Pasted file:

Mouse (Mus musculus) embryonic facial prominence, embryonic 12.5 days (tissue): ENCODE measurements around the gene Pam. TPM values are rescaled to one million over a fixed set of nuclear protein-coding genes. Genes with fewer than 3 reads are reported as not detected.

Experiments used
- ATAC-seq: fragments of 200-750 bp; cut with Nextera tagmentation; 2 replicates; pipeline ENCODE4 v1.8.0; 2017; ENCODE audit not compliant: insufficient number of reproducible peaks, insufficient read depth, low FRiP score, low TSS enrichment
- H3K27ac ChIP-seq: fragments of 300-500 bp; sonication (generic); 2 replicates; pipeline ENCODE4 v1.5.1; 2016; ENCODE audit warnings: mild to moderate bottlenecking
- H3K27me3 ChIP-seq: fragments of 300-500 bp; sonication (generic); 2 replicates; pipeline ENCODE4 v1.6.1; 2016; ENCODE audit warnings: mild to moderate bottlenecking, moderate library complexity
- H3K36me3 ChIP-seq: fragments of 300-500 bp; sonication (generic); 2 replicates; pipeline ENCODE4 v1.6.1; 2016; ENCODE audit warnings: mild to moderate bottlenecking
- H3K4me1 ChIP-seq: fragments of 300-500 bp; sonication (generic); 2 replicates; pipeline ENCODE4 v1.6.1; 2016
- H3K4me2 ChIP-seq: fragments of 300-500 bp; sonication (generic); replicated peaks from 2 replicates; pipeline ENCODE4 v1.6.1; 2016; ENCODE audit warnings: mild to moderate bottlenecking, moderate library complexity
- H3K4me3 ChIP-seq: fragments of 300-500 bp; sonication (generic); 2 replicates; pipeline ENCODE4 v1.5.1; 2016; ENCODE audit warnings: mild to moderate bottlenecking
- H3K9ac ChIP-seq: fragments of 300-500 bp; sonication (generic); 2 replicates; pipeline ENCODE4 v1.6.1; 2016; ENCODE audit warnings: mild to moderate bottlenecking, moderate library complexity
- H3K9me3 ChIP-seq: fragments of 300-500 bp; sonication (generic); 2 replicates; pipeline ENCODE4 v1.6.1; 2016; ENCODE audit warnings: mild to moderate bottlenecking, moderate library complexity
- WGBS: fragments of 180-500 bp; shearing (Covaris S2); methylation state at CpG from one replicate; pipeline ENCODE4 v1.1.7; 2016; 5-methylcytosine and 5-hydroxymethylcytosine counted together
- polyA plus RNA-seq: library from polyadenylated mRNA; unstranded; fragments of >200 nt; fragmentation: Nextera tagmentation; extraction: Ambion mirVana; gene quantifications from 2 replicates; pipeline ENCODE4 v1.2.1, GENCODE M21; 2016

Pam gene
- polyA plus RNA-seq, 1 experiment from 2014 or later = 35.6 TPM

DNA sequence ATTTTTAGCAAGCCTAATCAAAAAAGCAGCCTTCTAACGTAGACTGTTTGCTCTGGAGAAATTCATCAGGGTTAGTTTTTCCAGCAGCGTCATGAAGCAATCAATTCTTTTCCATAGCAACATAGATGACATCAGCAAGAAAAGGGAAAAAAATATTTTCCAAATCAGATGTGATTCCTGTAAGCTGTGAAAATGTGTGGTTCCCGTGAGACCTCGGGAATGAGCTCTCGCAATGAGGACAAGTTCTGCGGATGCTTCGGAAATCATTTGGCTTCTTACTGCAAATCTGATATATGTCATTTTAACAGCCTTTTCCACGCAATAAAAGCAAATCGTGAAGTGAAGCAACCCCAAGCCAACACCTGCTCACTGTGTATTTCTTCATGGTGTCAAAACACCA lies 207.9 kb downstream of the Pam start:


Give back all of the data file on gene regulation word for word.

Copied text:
Mouse (Mus musculus) embryonic facial prominence, embryonic 12.5 days (tissue): ENCODE measurements around the gene Pam. TPM values are rescaled to one million over a fixed set of nuclear protein-coding genes. Genes with fewer than 3 reads are reported as not detected.

Experiments used
- ATAC-seq: fragments of 200-750 bp; cut with Nextera tagmentation; 2 replicates; pipeline ENCODE4 v1.8.0; 2017; ENCODE audit not compliant: insufficient number of reproducible peaks, insufficient read depth, low FRiP score, low TSS enrichment
- H3K27ac ChIP-seq: fragments of 300-500 bp; sonication (generic); 2 replicates; pipeline ENCODE4 v1.5.1; 2016; ENCODE audit warnings: mild to moderate bottlenecking
- H3K27me3 ChIP-seq: fragments of 300-500 bp; sonication (generic); 2 replicates; pipeline ENCODE4 v1.6.1; 2016; ENCODE audit warnings: mild to moderate bottlenecking, moderate library complexity
- H3K36me3 ChIP-seq: fragments of 300-500 bp; sonication (generic); 2 replicates; pipeline ENCODE4 v1.6.1; 2016; ENCODE audit warnings: mild to moderate bottlenecking
- H3K4me1 ChIP-seq: fragments of 300-500 bp; sonication (generic); 2 replicates; pipeline ENCODE4 v1.6.1; 2016
- H3K4me2 ChIP-seq: fragments of 300-500 bp; sonication (generic); replicated peaks from 2 replicates; pipeline ENCODE4 v1.6.1; 2016; ENCODE audit warnings: mild to moderate bottlenecking, moderate library complexity
- H3K4me3 ChIP-seq: fragments of 300-500 bp; sonication (generic); 2 replicates; pipeline ENCODE4 v1.5.1; 2016; ENCODE audit warnings: mild to moderate bottlenecking
- H3K9ac ChIP-seq: fragments of 300-500 bp; sonication (generic); 2 replicates; pipeline ENCODE4 v1.6.1; 2016; ENCODE audit warnings: mild to moderate bottlenecking, moderate library complexity
- H3K9me3 ChIP-seq: fragments of 300-500 bp; sonication (generic); 2 replicates; pipeline ENCODE4 v1.6.1; 2016; ENCODE audit warnings: mild to moderate bottlenecking, moderate library complexity
- WGBS: fragments of 180-500 bp; shearing (Covaris S2); methylation state at CpG from one replicate; pipeline ENCODE4 v1.1.7; 2016; 5-methylcytosine and 5-hydroxymethylcytosine counted together
- polyA plus RNA-seq: library from polyadenylated mRNA; unstranded; fragments of >200 nt; fragmentation: Nextera tagmentation; extraction: Ambion mirVana; gene quantifications from 2 replicates; pipeline ENCODE4 v1.2.1, GENCODE M21; 2016

Pam gene
- polyA plus RNA-seq, 1 experiment from 2014 or later = 35.6 TPM

DNA sequence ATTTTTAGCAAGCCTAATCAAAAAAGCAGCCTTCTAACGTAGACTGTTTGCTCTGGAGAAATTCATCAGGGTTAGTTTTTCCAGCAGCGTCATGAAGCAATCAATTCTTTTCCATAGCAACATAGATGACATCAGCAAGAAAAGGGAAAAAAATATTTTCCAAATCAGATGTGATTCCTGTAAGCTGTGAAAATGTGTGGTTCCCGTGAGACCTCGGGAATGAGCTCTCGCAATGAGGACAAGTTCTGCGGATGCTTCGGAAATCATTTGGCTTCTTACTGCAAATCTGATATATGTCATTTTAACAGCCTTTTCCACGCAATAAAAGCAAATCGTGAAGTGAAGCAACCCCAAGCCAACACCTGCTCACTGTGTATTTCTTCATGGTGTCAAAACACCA lies 207.9 kb downstream of the Pam start: